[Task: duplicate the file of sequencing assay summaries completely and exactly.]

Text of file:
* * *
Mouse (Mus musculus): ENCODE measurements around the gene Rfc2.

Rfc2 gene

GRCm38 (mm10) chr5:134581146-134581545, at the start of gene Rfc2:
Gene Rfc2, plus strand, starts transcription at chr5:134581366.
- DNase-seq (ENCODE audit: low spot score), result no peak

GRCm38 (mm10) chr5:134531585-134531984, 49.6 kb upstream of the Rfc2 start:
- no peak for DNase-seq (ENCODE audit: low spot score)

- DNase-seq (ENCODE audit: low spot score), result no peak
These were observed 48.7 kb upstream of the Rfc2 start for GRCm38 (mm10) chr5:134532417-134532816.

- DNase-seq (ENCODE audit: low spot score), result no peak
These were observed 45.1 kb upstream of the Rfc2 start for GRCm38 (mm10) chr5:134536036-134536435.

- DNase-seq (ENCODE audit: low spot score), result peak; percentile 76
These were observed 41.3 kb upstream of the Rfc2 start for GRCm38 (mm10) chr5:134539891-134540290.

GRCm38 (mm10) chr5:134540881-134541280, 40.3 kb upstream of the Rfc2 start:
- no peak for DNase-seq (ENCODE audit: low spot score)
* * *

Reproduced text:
Mouse (Mus musculus): ENCODE measurements around the gene Rfc2.

Rfc2 gene

GRCm38 (mm10) chr5:134581146-134581545, at the start of gene Rfc2:
Gene Rfc2, plus strand, starts transcription at chr5:134581366.
- DNase-seq (ENCODE audit: low spot score), result no peak

GRCm38 (mm10) chr5:134531585-134531984, 49.6 kb upstream of the Rfc2 start:
- no peak for DNase-seq (ENCODE audit: low spot score)

- DNase-seq (ENCODE audit: low spot score), result no peak
These were observed 48.7 kb upstream of the Rfc2 start for GRCm38 (mm10) chr5:134532417-134532816.

- DNase-seq (ENCODE audit: low spot score), result no peak
These were observed 45.1 kb upstream of the Rfc2 start for GRCm38 (mm10) chr5:134536036-134536435.

- DNase-seq (ENCODE audit: low spot score), result peak; percentile 76
These were observed 41.3 kb upstream of the Rfc2 start for GRCm38 (mm10) chr5:134539891-134540290.

GRCm38 (mm10) chr5:134540881-134541280, 40.3 kb upstream of the Rfc2 start:
- no peak for DNase-seq (ENCODE audit: low spot score)